With growing population and infrastructures the world’s exposure to natural hazards is inevitably increasing. This is particularly true as the strongest population growth is located in coastal areas (with greater exposure to floods, cyclones and tidal waves). To make matters worse any land remaining available for urban growth is generally risk-prone, for instance flood plains or steep slopes subject to landslides. The statistics in the graph opp...
01 Feb 2006 - by Emmanuelle Bournay, UNEP/GRID-Arendal
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Economies at risk - disasters, poverty and agricultural dependence Economies at risk - disasters, poverty and agricultural dependence
Natural disasters and conflict disrupts the livelihoods and financial stability of countries, and the people. A high dependence on agriculture signifies a high sensitivity to changes in the environment, such as drought and floods. This map highlights countries with high shares of agrilculture, and also countries with high incidence of poverty, another factor in assessing the vulernability of rural population.
07 Nov 2006 - by Emmanuelle Bournay, UNEP/GRID-Arendal
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Caribbean casualties due to hurricanes Caribbean casualties due to hurricanes
From Trinidad to Tallahassee, Florida, tropical storms have ravaged the Caribbean basin, exacting a multibillion-dollar toll on housing, schools, hospitals, roads and sewage systems. Most of the casualties were in Haiti. But almost no community escaped unscathed. In Grenada, half of the population is now homeless, the famed nutmeg groves flattened, the power plants wrecked. The tourism industry that was the island’s lifeblood could take years to ...
01 Feb 2006 - by Emmanuelle Bournay, UNEP/GRID-Arendal
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No shelter - refugees, sanitation and slums No shelter - refugees, sanitation and slums
In the face of any calamity we instinctively take refuge under a roof. This is little use against a chemical or nuclear accident, but for many there is no other resort. The number of people currently living in shanty towns is rising in all the big cities of the developing world, where urban growth is generally uncontrolled. The map shows how small the proportion of city dwellers with improved access to sanitation in many places is, giving an ide...
01 Feb 2006 - by Emmanuelle Bournay, UNEP/GRID-Arendal
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Global costs of extreme weather events Global costs of extreme weather events
The loss data on great natural disasters in the last decades show a dramatic increase in catastrophe losses. A decade comparison since 1960 is shown in the table. The reasons for this development are manifold and encompass the increase in world population and the simultaneous concentration of people and values in large conurbations, the development of highly exposed regions and the high vulnerability of modern societies and technologies, and fina...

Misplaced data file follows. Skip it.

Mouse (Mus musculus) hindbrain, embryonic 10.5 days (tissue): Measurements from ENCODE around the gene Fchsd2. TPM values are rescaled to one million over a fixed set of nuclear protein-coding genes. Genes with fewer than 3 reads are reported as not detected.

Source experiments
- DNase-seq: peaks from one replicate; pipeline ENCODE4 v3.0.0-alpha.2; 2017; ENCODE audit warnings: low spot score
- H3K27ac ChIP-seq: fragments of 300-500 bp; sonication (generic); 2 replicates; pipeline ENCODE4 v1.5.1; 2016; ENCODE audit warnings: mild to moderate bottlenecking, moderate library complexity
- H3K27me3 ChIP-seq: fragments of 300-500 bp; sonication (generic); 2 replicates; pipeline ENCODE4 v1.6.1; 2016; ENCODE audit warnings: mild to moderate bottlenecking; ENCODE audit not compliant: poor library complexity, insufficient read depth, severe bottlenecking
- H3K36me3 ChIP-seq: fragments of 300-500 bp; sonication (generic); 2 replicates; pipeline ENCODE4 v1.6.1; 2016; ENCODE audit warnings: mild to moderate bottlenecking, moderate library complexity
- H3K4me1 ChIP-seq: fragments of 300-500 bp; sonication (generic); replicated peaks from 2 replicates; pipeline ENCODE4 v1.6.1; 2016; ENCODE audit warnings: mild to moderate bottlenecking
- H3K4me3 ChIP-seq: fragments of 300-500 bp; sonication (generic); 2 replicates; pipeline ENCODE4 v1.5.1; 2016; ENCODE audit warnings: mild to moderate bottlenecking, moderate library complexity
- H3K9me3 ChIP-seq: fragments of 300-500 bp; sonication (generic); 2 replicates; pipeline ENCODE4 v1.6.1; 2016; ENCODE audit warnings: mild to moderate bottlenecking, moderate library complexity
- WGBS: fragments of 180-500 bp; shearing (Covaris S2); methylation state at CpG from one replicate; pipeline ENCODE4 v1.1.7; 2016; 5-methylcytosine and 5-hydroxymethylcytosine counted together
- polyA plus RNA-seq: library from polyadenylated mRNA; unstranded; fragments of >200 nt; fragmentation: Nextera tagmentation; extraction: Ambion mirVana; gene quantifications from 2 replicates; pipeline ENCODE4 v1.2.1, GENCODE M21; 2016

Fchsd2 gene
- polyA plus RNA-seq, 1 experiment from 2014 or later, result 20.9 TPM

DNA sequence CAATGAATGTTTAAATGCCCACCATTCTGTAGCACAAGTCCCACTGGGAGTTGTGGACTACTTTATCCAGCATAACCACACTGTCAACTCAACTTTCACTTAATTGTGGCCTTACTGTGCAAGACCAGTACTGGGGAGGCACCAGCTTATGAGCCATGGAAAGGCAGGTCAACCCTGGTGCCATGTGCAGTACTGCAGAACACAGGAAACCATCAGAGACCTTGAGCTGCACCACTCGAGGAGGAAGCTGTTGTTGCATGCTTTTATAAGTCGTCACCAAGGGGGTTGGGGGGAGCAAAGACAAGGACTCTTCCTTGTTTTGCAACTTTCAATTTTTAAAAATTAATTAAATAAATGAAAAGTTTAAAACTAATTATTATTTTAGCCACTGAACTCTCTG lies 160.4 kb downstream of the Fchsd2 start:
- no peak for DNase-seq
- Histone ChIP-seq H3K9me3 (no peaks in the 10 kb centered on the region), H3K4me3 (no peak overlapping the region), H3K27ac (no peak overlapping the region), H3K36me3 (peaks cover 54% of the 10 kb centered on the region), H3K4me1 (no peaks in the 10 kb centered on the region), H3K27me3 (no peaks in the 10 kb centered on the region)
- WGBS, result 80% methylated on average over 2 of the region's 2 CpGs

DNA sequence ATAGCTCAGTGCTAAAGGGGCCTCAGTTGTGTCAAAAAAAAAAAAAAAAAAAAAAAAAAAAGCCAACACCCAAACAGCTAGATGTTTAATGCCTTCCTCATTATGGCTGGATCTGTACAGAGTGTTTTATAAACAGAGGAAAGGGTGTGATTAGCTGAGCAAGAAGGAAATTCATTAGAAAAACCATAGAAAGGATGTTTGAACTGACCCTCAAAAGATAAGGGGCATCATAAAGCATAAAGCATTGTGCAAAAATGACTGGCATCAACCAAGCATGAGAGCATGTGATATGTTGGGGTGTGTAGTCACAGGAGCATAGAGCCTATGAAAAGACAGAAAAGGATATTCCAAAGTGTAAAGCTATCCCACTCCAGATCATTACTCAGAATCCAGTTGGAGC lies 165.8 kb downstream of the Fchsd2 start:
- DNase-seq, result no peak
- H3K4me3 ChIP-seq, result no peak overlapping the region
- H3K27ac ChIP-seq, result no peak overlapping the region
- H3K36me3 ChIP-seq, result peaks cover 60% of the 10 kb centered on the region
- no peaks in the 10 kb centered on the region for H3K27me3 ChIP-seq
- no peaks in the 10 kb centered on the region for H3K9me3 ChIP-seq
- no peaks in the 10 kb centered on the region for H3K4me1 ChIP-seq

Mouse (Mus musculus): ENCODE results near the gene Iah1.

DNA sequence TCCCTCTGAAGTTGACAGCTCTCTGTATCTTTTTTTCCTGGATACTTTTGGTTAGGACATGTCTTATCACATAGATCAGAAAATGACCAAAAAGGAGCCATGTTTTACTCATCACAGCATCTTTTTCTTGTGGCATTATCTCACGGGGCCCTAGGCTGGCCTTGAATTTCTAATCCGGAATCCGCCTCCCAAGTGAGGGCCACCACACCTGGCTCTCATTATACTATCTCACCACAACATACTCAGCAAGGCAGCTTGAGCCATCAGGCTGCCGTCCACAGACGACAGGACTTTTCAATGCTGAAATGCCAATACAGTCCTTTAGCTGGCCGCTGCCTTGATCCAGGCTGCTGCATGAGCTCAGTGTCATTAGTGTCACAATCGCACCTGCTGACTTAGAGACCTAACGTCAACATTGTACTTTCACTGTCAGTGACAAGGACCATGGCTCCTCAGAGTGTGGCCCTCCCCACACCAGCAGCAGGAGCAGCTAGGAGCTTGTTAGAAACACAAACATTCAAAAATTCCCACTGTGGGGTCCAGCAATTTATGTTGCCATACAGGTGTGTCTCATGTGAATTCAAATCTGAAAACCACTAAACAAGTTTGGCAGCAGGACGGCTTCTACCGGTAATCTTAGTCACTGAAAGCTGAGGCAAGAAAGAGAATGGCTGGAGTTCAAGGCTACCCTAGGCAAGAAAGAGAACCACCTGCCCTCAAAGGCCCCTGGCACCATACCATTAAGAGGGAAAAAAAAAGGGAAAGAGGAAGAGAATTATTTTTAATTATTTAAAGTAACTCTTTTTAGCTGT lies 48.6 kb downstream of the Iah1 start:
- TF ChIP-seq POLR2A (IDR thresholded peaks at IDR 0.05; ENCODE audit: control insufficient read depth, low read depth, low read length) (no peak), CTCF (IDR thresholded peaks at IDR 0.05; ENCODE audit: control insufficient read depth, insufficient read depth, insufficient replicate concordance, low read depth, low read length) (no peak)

01 Feb 2006 - by Emmanuelle Bournay, UNEP/GRID-Arendal
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Trends in natural disasters Trends in natural disasters
With growing population and infrastructures the world’s exposure to natural hazards is inevitably increasing. This is particularly true as the strongest population growth is located in coastal areas (with greater exposure to floods, cyclones and tidal waves). To make matters worse any land remaining available for urban growth is generally risk-prone, for instance flood plains or steep slopes subject to landslides. The statistics in this graphic r...
01 Feb 2006 - by Emmanuelle Bournay, UNEP/GRID-Arendal
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Conflicts and disasters - potential powder kegs (landmines and other explosives) Conflicts and disasters - potential powder kegs (landmines and other explosives)
The planet is scattered with hazardous or explosive leftovers from a succession of technical breakthroughs – be they military or industrial – just waiting to be washed away by a flood or mudslide or carried off by a hurricane. If disaster strikes these “powder kegs” multiply the danger to people and the environment (posing a particularly acute threat to already scarce water resources).
01 Feb 2006 - by Emmanuelle Bournay, UNEP/GRID-Arendal
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Industrial hot spots Tisza river basin Industrial hot spots Tisza river basin
On 30 January 2000 a tailings dam at the Aurul Mine in Romania overflowed and released 100,000 cubic metres of effluent containing cyanide into the Tisza River. By the time the overflow was detected, the alarm raised and emergency measures taken to staunch the flow, heavily contaminated wastewater had reached the Danube River and was on its way to Hungary and beyond. Traces of cyanide, albeit at a very low level, were still detected in the rive...
01 Feb 2006 - by Emmanuelle Bournay, UNEP/GRID-Arendal
2
Crushed by war - world conflicts Crushed by war - world conflicts
For people in countries at war or subject to economic embargos many goods are scarce, food and water constituting the most crucial shortages. But they also have to deal regularly with death and injury. In such countries disaster prevention may well not be a priority.
01 Feb 2006 - by Emmanuelle Bournay, UNEP/GRID-Arendal
2
Tropical cyclone frequency Tropical cyclone frequency
Tropical cyclones, or hurricanes or typhoons, are storm weather systems, characterised by a low pressure centre, thunderstorms and high windspeeds. As the name testifies, these occur in the areas between the tropics, in the tropical areas. Cyclones can, after they have formed in the oceans, move in over populated areas, creating much damage and even natural disasters.
01 Feb 2006 - by Emmanuelle Bournay, UNEP/GRID-Arendal